It was a pretty cold and windy night, for March. To my surprise when I woke up, it had actually snowed. I got a bit cold during the night, as I hadn't planned for it to be quite so cold so didn't have thermal pants or a down jacket. In fact, it was about 2C at 7am. Just goes to show - you have to plan for all conditions in the Aussie alps! I have found the pyramid struggles a bit in strong winds, so I had made sure the tent was pitched low and that I'd weighed down the mesh side flaps with rocks, which keep the tent pretty stable all night.
|An icy tent in the morning|
|Frost and snow on Mt Buggery|
|A cold morning on Mt Buggery|
|Morning at Mt Buggery|
|The author with Cam the Canadian|
I was on the trail by around 8:30am, heading down into the Horrible Gap. I met the speedy and well-equipped "Glen", going the other direction as I approached Mt Speculation, where I arrived at 9:30am.
I stopped on Mt Spec to enjoy the views, which are spectacular, then continued east, along a faint and increasingly steep trail, down to Speculation Track. A few minutes later, at around 11am, I had arrived at Catherine Saddle. It's a nice, flat and open spot, great for camping. I stopped there for lunch (salami, cheese and a bread roll), then headed off at 11:45am.
|Looking north from Mt Buggery|
|Climbing towards Mt Speculation from the Horrible Gap|
|A rocky scramble on Mt Spec|
|Looking back on the route from Mt Speculation|
|View east. Mt Speculation summit at left|
|The Mt Spec tree and me|
|South from Mt Speculation|
|View east from Mt Speculation, towards The Viking (right) and The Razor (left)|
|Scrub at the bottom of the descent from Mt Speculation|
|Catherine Saddle - A pleasant place for a break|
The trail for the half hour walk from Catherine Saddle to Mt Despair follows a gentle incline, is well marked and well-maintained, making for pleasant walking. Beyond that point the trail was easy enough to follow, though it became more variable, with a mix of walking and scrambling.
Mostly though, I found it tedious. I suspect the problem was with me, not the trail. I think I was getting concerned about the distance I had to cover that day and was more focused on the destination that the trail. It came back to the late start the day before, which meant I didn't get to Mt Spec on the first night as planned and had to add an extra hour into an already long day.
|Trail recommencement south from Catherine Saddle|
|Trail leading out of Catherine Saddle|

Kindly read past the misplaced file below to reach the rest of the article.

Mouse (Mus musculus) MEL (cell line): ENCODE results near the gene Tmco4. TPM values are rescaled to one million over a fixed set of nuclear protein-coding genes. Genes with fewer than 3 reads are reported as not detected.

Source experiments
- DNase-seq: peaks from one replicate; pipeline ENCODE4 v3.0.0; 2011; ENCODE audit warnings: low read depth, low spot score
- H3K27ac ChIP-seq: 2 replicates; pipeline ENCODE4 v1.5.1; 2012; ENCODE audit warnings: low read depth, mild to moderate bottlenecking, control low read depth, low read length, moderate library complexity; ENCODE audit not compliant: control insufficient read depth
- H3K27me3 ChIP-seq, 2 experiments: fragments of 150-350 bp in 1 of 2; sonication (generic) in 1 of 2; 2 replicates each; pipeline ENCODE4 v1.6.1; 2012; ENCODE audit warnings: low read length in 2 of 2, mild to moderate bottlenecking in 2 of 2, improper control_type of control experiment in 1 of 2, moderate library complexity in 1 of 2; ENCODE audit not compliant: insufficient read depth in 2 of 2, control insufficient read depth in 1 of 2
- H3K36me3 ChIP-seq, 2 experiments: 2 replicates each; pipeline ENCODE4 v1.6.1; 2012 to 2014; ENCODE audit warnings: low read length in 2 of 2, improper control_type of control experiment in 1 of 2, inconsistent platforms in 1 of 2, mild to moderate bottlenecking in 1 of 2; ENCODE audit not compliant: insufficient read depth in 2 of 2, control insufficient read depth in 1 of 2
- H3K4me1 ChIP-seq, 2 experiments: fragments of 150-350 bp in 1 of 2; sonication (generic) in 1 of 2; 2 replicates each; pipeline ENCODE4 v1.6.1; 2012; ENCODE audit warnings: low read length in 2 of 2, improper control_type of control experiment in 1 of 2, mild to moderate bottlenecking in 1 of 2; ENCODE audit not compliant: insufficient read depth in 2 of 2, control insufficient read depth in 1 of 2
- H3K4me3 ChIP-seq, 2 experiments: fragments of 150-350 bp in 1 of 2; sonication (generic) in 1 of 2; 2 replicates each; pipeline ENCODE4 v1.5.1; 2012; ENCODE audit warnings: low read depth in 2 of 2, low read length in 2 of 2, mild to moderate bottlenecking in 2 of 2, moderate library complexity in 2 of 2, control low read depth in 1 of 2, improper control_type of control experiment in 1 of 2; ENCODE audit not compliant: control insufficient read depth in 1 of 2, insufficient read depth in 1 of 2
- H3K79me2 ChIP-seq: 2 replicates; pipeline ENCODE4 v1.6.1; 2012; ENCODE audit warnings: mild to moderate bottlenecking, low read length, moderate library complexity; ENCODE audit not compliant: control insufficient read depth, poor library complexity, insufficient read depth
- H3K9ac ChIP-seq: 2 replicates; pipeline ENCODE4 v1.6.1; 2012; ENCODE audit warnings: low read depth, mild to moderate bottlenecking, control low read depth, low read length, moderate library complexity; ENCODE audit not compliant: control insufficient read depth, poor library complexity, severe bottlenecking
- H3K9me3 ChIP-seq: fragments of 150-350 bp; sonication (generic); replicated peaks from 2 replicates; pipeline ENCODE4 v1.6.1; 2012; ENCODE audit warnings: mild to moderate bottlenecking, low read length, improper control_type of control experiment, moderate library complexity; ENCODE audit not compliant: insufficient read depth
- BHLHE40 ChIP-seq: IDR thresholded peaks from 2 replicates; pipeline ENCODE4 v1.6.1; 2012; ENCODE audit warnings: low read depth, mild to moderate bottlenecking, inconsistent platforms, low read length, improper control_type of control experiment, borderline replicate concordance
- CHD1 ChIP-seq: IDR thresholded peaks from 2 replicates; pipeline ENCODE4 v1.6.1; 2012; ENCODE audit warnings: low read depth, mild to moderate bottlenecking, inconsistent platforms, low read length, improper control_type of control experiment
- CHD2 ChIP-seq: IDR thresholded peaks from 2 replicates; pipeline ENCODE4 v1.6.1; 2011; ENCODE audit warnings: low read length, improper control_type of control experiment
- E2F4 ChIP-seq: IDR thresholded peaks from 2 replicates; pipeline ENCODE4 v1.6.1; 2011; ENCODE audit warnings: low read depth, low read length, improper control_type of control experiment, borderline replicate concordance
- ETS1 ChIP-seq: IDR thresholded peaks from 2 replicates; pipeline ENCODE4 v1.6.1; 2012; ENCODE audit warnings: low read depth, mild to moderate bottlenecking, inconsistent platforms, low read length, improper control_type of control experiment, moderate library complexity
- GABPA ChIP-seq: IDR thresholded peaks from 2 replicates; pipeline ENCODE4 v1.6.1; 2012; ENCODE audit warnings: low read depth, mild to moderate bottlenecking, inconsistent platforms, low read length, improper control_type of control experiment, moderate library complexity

|Trail near Mt Despair|
|View south near Mt Despair|
|Between Catherine Saddle and The Razor|
|Between Catherine Saddle and The Razor|
|Pretty bush between Catherine Saddle and The Razor|
|Gnarly peaks between Catherine Saddle and The Razor|
|Interesting path between Catherine Saddle and The Razor|
|Between Catherine Saddle and The Razor|
|Rock scramble between Catherine Saddle and The Razor|
|Approaching the turn off to The Razor|
About 3.5km from Catherine Saddle the trail comes to a junction between routes to The Razor and The Viking. I followed the branch to the SE, towards The Viking, about 2.5km further, stopping briefly at Viking Saddle.
From there it was a stiff climb to the base of the bluffs that guard the top of The Viking. They are quite impressive and not a little daunting and as I climbed the trail I wondered how I was expected to get past them. The 'how' soon became obvious when a gap opened up through the bluffs. Relieved, I scampered up, only to find my way blocked by an imposing rock wall. There was a shallow cave in the base of the wall and on entering it I found a man-sized hole leading up through the rock. There was also a long strap on the floor on the cave. I took off my pack and tied the (very conveniently provided) strap to my pack and to my belt. I scrambled up through to the top of the hole, then hauled the pack up behind me. Just had one annoying snag in the process. I untied strap and dropped it back down the hole, then headed on up to the top of the Viking, arriving at 4:45pm.
|The cairn marking the track junction between paths to Catherine Saddle, The Razor and The Viking. |
View is westward, back along the trail I'd just followed.
|View to The Viking|
|A great campsite at Viking Saddle, at the base of The Viking|
|Approach to The Viking|
|The daunting bluffs of The Viking|
|Approaching The Viking bluffs|
|Loose under foot on the climb to The Viking|
|The path through the bluffs|
|A hole in the rocks and a helpful length of strap|
|Hauling my pack up through the hole|
|A fantastic view west from The Viking|
|Looking SW from The Viking|